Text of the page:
FILM REVIEW – WONDER WOMAN. With Gal Gadot, Chris Pine, Robin Wright, Danny Huston, David Thewlis. Written by Allan Heinberg. Directed by Patty Jenkins. Rated PG-13 for sequences of violence and action, and some suggestive content. 141 minutes.
Well, it’s about time. After kicking around for years, we finally get a WONDER WOMAN movie. As a story, it’s serviceable, with the unusual choice of setting the action during World War I. What makes this a must see for fans of superhero movies is the performance of Israeli actress Gal Gadot as Wonder Woman. This is a star-making turn, and we’ll be seeing more of her as Wonder Woman and, likely, in other roles as well.
After a brief prologue the story takes us back to Paradise Island, home of the Amazons, where the child Diana wants to learn to fight but her mother Hippolyta (Connie Nielsen) objects. As Diana reaches adulthood, the all-female preserve is invaded first by Steve Trevor (Chris Pine), an American spy whose plane has been shot down, and then by the Germans in pursuit. Learning of the war in the outside world––which she believes is the work of Ares, the Greek god of war––Diana chooses to leave the Amazon sanctuary and defeat Ares.
The decision to set the story during World War I may seem odd, given how Wonder Woman’s roots in the comics begin during World War II, but perhaps it was felt that the second World War had been taken over by the rival Marvel Universe. (Wonder Woman is a DC superhero.) With the help of Steve and his friends, Wonder Woman searches out General Ludendorff (Danny Huston), who rejects talk of an armistice in favor of using a new poison gas as a secret weapon for German victory.
The story provides plenty of action sequences for our heroine, but except for Steve’s secretary Etta (Lucy Davis), the female characters are limited to the Amazons and Ludendorff’s henchwoman Dr. Maru (Elena Anaya), inventor of the gas. Since Wonder Woman has long been a symbol of female empowerment, the male dominance in the film is odd. However, by setting the action in 1918 it also means that Diana, who is immortal, survives into the present while all the other characters (save the Amazons) are presumably dead.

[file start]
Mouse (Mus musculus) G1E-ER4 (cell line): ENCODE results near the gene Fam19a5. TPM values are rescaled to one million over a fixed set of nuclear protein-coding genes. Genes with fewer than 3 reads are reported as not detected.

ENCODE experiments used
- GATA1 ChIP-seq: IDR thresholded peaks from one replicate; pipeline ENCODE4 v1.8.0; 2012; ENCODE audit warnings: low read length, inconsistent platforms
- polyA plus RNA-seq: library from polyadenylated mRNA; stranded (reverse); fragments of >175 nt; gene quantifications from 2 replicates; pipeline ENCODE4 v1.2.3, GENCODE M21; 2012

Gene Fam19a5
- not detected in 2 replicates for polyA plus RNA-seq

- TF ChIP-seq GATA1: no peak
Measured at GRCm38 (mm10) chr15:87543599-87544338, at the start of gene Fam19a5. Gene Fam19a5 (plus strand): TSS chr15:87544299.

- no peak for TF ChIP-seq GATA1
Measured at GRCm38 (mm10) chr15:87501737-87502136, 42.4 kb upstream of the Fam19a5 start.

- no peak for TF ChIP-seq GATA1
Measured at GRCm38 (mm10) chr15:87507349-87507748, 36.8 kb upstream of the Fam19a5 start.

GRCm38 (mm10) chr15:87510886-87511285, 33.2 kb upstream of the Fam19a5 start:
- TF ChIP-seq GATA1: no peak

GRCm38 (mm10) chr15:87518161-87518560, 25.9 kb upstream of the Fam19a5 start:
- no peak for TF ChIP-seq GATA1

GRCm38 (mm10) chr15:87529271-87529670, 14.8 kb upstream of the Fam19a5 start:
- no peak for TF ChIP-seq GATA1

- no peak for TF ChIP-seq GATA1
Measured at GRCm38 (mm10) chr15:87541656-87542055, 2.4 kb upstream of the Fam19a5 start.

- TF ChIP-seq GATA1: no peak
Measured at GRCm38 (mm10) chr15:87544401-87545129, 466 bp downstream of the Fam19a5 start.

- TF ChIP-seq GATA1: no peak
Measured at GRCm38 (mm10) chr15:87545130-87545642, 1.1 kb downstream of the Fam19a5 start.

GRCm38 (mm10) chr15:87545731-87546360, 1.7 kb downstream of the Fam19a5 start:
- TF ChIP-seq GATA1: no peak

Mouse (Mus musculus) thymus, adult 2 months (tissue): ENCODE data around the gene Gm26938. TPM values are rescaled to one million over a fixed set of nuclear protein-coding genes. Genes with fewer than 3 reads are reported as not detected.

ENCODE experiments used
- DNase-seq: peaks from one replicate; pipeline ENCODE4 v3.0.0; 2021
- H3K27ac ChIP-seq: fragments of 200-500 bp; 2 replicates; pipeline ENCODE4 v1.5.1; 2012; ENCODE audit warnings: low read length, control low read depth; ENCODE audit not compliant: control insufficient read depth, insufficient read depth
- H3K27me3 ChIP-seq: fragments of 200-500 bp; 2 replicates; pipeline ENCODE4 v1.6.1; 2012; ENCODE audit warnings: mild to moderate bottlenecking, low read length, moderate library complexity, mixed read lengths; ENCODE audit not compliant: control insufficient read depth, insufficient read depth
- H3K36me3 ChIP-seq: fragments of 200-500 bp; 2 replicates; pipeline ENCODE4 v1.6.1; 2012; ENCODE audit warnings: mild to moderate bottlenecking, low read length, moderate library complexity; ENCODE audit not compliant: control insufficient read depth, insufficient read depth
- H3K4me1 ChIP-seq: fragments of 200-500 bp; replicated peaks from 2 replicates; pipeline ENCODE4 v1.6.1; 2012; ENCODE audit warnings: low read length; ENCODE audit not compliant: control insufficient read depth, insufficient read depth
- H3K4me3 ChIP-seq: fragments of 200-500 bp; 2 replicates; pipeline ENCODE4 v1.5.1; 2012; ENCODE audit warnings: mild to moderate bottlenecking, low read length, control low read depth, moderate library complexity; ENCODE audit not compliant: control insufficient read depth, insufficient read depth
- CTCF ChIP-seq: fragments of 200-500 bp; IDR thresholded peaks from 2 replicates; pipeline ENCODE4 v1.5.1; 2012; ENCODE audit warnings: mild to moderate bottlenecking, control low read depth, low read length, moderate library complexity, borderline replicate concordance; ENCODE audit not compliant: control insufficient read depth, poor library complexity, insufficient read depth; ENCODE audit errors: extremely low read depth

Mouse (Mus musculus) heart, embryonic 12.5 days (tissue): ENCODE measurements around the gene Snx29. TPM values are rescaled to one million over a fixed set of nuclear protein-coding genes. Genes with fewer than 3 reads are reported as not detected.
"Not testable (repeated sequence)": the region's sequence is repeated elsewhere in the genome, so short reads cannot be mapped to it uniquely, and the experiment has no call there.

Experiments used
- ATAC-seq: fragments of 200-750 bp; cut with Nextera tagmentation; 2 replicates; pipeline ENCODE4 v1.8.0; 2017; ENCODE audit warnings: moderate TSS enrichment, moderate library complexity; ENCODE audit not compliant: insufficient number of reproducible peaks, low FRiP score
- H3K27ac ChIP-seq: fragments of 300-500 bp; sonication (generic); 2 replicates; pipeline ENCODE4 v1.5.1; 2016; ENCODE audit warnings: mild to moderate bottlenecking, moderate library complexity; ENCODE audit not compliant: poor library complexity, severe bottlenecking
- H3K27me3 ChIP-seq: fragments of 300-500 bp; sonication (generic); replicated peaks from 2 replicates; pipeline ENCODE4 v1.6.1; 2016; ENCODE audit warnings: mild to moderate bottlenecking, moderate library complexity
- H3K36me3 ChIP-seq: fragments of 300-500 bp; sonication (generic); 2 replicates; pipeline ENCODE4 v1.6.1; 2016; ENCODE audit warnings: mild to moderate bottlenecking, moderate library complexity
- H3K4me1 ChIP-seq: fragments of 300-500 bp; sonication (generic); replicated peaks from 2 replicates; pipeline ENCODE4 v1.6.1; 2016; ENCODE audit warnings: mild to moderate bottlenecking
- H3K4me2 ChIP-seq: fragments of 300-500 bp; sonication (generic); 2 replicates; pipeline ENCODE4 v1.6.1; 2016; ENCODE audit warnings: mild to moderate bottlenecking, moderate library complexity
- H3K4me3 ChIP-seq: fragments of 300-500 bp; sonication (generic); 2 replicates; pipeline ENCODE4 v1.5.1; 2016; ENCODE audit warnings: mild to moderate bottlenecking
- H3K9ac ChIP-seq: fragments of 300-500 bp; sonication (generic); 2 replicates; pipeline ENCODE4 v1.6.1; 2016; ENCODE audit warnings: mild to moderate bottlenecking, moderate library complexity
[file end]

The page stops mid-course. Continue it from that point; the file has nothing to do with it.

Gadot lifts the film up above what could have been a straightforward battle of good vs. evil by making Diana/Wonder Woman a complex character. She’s smart and strong, but she’s also facing a steep learning curve in discovering the outside world. Tasting ice cream for the first time she turns to the vendor and, in all sincerity, declares, “You should be very proud.” Yet despite such naiveté, she does not back down against the male authority figures (of an England that had not yet granted women the vote) nor the power of Ares when he finally reveals himself. Teen boys who buy tickets because Gadot is stunning yet seemingly the girl next door will find, perhaps to their surprise, that they are cheering on a heroine who repels bullets with her magic bracelets and is ready to take down any villain, no matter how powerful.
“Wonder Woman” is a conscious attempt to set right the DC Universe after what many perceived as the misstep of “Batman v. Superman: Dawn of Justice.” After years of Batman and Superman setting the tone for DC on the big screen, “Wonder Woman” makes it clear that it’s a whole new ballgame.•••
Daniel M. Kimmel is a veteran movie critic and author of a host of film-related books. His latest novel is Time on My Hands: My Misadventures in Time Travel. He lives in Somerville, Massachusetts.